More than 4 million off-lease vehicles are due to return to the market this year, at a rate of around 340,000 per month.

Automakers and their finance arms are trying to slow the pace at which those vehicles hit auctions to avoid flooding the market.

KAR Auction Services Inc has bought 200 acres (0.81 square kilometer) of land and is seeking another 100 acres to store cars for major customers.

Tom Kontos, chief economist at KAR, which alongside Manheim dominates the U.S. used-car auction market, calls these vehicles "melting ice cubes." They lose value every day, and cannot be held back for long.

Franchise new-car dealers are driving demand for used cars to fill lots short of inventory because the coronavirus shut down assembly plants.

Ten of the top 15 models sold at U.S. franchise dealers were used rather than new between May 22 and May 28, according to automotive marketing platform PureCars.

 



More From

  • Ford announces Bronco will be a brand, not just an SUV

    Obviously, it consists of the vehicles themselves, confirmed to be the 2021 Bronco two-door and four-door, plus the Bronco Sport compact crossover. Unlike Ford's current crossovers and SUVs, the "Built Wild" Broncos will have undergone elevated torture tests in the lab, proving ground and real world; come standard with four-wheel drive and a terrain management system; and have the "confidence to go over any type of terrain." Now, to clarify, they will officially be called the "Ford Bronco" and "Ford Bronco Sport," but there will be a Bronco emblem on the front rather than a Blue Oval.

  • Junkyard Gem: 1973 Chevrolet Vega with V8 Swap

    The Chevrolet Vega plot follows a trajectory very similar to that of some other 1960s-1980s GM machines that seemed like serious engineering breakthroughs at first but then caused many headaches for the company, e.g., the Chevrolet Corvair, Chevrolet Citation, and Pontiac Fiero. In the case of the Vega, though, fast depreciation and a rear-wheel-drive platform meant that GM's innovative subcompact made a great recipient for the dime-a-dozen Chevrolet small-block V8 engine. For decades, V8 Vegas could be found all over American roads and screaming down American dragstrips; you'll still find some at the strip these days, but the street version has all but disappeared.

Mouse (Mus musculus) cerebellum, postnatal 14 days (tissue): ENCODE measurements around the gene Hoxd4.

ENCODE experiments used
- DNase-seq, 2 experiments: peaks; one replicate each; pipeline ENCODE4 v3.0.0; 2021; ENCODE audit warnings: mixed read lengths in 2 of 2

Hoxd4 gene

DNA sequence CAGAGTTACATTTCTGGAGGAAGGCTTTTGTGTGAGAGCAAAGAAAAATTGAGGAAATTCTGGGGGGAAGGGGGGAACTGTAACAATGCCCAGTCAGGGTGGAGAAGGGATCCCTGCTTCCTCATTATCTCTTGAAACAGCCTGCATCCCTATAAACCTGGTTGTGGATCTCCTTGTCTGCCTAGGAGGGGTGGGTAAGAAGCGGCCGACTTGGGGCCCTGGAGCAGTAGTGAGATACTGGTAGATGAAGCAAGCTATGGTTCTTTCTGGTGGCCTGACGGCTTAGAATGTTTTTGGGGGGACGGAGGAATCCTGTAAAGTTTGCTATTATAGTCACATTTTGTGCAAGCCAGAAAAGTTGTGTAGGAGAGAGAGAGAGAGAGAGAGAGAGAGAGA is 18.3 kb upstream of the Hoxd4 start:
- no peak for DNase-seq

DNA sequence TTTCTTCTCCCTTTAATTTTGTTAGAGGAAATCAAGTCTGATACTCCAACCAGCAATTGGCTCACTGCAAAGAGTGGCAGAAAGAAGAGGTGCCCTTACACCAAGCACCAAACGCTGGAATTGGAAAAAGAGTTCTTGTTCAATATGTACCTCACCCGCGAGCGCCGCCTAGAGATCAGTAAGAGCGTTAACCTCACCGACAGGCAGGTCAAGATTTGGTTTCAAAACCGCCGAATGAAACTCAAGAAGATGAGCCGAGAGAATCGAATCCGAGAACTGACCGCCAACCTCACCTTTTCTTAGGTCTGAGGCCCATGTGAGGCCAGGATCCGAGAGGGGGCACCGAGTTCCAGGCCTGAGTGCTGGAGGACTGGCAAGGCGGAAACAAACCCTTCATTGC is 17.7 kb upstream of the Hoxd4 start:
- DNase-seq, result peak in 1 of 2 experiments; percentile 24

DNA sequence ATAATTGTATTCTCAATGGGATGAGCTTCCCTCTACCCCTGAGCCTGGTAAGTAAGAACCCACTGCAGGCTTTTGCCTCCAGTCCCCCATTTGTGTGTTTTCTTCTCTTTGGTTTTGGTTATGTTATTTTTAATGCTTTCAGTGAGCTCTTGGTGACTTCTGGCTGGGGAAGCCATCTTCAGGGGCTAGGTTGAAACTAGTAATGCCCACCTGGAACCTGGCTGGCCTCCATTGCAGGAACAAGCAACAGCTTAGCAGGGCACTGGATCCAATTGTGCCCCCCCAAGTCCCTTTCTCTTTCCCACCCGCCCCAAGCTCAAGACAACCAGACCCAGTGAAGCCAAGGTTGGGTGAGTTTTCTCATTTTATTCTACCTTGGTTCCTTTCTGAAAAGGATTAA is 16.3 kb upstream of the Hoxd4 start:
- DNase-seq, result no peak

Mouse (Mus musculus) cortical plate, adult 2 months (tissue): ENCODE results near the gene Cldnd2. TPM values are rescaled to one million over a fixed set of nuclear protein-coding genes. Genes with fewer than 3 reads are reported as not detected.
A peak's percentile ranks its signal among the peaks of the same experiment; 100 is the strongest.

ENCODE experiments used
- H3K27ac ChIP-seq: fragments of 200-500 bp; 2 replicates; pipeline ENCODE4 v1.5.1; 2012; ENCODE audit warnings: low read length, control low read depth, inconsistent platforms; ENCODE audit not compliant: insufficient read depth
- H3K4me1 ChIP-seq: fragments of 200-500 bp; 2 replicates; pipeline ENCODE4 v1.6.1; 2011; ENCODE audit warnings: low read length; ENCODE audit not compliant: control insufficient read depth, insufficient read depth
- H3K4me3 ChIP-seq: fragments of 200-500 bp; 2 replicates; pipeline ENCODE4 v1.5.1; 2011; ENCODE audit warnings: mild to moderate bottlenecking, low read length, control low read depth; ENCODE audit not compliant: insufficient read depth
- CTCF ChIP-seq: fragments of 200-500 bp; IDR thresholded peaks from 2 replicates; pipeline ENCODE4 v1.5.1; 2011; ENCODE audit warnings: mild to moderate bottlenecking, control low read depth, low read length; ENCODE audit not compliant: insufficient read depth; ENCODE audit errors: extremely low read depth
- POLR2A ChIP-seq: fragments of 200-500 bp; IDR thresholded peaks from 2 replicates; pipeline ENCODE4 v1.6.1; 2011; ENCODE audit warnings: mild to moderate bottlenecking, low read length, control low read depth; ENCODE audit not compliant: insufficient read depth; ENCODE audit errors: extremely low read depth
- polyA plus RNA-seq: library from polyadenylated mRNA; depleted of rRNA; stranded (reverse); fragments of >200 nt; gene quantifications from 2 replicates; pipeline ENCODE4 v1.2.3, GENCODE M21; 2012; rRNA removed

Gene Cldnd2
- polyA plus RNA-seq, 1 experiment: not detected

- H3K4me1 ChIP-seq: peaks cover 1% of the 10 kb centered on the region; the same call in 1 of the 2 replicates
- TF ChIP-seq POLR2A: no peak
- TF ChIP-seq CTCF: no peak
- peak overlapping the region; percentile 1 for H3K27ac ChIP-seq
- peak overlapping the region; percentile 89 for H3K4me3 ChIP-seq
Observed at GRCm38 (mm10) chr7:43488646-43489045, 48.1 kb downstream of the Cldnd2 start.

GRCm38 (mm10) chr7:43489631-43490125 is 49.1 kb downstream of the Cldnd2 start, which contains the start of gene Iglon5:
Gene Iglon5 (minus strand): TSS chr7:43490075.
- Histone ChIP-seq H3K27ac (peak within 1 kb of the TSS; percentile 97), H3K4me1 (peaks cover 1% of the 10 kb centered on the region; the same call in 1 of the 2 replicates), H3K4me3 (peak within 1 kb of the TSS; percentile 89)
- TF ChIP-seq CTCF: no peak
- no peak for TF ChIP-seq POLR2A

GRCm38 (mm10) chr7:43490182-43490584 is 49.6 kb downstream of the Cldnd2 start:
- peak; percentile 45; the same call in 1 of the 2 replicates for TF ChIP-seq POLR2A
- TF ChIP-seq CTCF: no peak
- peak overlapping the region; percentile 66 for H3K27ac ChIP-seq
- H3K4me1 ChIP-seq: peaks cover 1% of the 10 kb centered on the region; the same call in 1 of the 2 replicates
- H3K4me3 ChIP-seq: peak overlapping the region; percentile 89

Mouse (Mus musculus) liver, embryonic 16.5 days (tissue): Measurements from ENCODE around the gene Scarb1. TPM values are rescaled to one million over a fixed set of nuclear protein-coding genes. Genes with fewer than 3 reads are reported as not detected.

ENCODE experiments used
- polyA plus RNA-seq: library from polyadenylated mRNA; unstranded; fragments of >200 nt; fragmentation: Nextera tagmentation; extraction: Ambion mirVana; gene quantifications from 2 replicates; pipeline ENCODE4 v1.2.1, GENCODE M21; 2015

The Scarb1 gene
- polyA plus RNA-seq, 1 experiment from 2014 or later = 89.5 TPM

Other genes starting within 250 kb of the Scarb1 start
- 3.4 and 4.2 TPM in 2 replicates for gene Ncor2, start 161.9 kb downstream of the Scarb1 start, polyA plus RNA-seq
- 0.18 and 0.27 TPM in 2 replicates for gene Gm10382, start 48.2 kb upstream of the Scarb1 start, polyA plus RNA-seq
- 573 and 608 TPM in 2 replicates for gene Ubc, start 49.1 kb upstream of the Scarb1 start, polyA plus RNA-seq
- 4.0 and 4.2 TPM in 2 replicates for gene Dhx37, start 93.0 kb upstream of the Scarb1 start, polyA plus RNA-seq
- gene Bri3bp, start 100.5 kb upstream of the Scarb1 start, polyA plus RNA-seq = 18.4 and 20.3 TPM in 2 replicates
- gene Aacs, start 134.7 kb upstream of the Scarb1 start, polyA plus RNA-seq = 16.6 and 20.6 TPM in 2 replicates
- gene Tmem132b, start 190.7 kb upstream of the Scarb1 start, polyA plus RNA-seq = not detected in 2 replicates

• Valtteri Bottas wins F1's season-opening Austrian GP

    Valtteri Bottas won a chaotic season-opening Austrian Grand Prix on Sunday while Formula One champion Lewis Hamilton finished fourth after getting a late time penalty. The race was interrupted three times by a safety car and nine of 20 drivers abandoned, including both Red Bulls of Max Verstappen and Alexander Albon — who tried to overtake Hamilton on the outside with 10 laps left, touched wheels and flew off track. “I dodged a few bullets today,” Bottas said after the eighth F1 win of his career.

  • Ford GT/109 Competition Roadster Prototype headed to auction

    Before the Ford GT40 earned its place in the automotive hall of heroes, Ford's Total Performance program had been busy building GT prototypes that suffered numerous failures and the occasional success. From January 1964 to April 1965, the Ford Advanced Vehicles team in Slough, England constructed 12 Competition Prototypes, five of them targa-topped roadsters. Later that same year, the Carroll Shelby-led Ford of France team entered Competition Prototype Roadster GT/109 in Le Mans with Maurice Trintignant and Guy Ligier on driving duty.